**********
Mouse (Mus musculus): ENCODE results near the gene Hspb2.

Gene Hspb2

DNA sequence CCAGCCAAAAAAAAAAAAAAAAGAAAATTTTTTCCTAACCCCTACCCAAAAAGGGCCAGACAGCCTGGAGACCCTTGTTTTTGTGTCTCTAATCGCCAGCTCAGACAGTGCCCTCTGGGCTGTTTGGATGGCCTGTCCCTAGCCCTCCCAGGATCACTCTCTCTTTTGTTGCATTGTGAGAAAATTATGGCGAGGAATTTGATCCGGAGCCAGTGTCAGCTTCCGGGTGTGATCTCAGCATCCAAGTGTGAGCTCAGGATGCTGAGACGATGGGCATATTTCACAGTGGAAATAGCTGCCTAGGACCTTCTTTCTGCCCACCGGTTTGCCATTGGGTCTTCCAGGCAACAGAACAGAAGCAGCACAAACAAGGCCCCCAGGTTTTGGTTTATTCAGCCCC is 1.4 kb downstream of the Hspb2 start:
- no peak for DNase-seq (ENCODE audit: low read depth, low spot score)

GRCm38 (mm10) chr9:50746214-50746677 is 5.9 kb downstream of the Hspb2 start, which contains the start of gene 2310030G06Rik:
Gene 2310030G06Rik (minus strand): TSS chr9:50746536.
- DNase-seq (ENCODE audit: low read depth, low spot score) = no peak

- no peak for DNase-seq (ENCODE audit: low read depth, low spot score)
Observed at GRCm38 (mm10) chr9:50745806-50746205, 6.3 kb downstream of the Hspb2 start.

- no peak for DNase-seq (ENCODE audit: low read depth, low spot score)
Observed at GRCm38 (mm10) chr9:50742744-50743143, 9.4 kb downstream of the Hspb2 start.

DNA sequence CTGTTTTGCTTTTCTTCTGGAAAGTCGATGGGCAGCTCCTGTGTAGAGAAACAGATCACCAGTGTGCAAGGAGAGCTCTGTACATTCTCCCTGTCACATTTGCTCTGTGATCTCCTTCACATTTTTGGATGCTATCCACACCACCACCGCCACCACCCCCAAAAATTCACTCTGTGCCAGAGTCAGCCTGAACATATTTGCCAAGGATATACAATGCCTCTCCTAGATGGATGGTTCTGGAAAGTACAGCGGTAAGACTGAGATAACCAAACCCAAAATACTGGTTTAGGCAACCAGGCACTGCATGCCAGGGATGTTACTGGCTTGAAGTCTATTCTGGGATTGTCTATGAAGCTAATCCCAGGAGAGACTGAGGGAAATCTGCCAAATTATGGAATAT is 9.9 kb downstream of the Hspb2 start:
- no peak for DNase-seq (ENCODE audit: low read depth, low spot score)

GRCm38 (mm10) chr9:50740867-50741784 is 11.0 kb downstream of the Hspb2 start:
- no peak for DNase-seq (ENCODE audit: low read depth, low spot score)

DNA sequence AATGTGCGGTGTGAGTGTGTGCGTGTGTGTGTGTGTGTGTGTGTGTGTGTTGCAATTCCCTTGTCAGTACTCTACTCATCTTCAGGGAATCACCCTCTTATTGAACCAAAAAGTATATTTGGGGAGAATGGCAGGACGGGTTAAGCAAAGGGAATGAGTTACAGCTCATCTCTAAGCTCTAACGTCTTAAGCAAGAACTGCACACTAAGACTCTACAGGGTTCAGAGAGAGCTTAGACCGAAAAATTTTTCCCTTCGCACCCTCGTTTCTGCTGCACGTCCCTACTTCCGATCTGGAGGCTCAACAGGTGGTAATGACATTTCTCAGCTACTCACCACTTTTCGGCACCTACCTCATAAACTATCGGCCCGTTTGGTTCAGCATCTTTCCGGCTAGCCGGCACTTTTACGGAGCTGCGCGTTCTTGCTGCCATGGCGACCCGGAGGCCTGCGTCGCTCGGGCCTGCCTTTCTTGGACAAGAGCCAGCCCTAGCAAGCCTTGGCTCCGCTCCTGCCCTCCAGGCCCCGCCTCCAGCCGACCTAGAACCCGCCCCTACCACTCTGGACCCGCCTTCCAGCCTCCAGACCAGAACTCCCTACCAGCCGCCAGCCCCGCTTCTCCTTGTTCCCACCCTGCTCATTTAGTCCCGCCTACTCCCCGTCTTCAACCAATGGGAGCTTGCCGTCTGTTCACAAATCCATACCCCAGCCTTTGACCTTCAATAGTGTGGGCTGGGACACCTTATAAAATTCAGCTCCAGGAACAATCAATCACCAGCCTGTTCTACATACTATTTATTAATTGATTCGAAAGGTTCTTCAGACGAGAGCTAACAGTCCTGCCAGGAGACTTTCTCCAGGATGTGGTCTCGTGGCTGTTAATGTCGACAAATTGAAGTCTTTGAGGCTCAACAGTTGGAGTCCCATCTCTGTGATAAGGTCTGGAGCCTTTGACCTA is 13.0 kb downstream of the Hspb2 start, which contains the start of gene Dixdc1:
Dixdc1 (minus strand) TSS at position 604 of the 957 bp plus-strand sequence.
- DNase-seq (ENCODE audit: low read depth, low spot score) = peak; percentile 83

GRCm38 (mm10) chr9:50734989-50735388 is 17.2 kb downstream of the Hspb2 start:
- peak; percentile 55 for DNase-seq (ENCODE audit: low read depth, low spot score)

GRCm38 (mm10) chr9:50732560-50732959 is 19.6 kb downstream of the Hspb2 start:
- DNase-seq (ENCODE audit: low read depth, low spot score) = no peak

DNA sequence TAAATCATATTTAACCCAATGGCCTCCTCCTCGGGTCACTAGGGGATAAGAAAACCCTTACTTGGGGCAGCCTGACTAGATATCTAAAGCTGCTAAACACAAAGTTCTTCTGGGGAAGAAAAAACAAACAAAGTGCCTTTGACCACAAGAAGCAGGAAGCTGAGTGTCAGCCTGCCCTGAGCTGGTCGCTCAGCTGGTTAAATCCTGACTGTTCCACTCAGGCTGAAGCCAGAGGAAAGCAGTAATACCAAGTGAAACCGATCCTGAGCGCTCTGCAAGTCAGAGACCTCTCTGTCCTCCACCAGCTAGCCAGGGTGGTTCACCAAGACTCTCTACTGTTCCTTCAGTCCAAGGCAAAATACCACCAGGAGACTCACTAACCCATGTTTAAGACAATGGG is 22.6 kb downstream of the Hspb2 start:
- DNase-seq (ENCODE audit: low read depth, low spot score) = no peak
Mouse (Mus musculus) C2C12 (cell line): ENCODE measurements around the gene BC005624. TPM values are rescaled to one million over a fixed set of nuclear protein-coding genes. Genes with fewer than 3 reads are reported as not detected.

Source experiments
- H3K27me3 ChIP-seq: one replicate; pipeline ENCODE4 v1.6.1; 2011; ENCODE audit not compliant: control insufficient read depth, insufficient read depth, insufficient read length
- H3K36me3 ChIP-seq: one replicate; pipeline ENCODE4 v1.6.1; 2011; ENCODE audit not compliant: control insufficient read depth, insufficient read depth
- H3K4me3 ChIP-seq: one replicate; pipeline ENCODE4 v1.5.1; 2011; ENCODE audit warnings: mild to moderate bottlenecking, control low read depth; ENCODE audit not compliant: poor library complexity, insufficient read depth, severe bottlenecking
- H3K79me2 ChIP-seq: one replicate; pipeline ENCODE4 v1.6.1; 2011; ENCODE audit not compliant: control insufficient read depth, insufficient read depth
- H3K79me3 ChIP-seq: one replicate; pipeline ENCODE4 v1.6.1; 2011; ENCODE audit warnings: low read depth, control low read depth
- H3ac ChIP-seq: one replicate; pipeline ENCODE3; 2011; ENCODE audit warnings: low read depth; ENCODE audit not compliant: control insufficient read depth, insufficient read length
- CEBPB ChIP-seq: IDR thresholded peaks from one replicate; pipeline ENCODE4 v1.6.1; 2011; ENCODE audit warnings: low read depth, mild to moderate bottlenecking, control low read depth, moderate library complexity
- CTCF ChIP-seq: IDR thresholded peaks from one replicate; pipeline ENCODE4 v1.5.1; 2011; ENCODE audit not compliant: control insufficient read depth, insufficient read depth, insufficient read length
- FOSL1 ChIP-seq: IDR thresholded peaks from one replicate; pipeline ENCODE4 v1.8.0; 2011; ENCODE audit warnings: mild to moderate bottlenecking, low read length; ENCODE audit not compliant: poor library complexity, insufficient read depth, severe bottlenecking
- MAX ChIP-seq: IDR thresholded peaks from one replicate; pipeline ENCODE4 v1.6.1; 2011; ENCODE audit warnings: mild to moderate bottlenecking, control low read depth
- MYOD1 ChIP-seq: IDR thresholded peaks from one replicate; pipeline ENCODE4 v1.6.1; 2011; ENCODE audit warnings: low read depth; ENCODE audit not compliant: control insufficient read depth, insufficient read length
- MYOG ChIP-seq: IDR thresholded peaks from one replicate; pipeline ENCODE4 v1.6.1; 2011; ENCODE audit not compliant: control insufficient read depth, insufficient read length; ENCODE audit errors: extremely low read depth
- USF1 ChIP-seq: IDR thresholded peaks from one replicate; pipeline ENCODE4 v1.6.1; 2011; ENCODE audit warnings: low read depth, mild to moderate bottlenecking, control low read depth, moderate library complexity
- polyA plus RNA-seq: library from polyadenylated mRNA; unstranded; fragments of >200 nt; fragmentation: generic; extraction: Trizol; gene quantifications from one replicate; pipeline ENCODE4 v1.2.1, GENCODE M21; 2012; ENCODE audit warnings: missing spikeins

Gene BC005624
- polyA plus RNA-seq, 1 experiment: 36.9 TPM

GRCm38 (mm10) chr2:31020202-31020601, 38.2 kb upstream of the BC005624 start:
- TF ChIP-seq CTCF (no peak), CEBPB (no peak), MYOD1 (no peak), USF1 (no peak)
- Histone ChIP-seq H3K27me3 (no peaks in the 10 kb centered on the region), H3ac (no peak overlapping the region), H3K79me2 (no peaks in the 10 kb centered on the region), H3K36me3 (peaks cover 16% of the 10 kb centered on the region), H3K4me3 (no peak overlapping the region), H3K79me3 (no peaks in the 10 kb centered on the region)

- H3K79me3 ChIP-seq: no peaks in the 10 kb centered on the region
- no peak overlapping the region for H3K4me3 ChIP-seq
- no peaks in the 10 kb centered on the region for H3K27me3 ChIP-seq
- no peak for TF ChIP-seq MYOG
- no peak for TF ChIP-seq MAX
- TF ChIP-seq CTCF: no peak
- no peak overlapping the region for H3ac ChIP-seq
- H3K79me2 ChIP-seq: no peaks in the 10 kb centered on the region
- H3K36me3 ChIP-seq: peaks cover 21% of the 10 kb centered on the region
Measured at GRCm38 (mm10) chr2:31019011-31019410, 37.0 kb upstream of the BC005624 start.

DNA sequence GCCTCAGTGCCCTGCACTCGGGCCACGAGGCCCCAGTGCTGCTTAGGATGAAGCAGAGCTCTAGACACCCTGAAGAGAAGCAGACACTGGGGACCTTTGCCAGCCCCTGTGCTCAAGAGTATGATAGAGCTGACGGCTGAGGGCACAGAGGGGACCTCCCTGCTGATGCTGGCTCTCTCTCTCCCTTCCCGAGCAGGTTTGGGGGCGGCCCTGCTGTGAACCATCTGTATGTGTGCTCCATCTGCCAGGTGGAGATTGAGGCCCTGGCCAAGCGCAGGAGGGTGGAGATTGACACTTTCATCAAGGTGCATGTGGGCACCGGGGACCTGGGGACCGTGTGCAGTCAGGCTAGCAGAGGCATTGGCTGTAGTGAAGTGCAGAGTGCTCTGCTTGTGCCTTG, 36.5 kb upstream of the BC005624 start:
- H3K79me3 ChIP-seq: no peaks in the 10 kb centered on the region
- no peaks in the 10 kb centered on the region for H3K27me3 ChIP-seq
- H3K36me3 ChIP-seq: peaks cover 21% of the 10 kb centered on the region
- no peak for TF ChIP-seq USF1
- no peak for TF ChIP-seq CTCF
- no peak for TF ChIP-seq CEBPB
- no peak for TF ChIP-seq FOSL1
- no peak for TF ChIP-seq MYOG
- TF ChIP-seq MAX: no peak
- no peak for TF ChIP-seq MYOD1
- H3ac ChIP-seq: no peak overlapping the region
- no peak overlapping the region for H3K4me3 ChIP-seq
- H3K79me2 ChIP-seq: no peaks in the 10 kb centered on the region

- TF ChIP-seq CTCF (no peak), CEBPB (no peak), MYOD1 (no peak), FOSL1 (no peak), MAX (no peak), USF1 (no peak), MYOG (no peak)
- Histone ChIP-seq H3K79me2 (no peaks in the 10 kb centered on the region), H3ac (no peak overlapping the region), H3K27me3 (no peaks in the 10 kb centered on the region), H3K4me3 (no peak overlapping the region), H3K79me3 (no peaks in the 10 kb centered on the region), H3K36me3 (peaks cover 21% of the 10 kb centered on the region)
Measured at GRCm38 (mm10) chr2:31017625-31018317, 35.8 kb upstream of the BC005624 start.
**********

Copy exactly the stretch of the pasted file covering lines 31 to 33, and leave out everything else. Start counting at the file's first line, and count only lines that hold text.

- H3K79me3 ChIP-seq: one replicate; pipeline ENCODE4 v1.6.1; 2011; ENCODE audit warnings: low read depth, control low read depth
- H3ac ChIP-seq: one replicate; pipeline ENCODE3; 2011; ENCODE audit warnings: low read depth; ENCODE audit not compliant: control insufficient read depth, insufficient read length
- CEBPB ChIP-seq: IDR thresholded peaks from one replicate; pipeline ENCODE4 v1.6.1; 2011; ENCODE audit warnings: low read depth, mild to moderate bottlenecking, control low read depth, moderate library complexity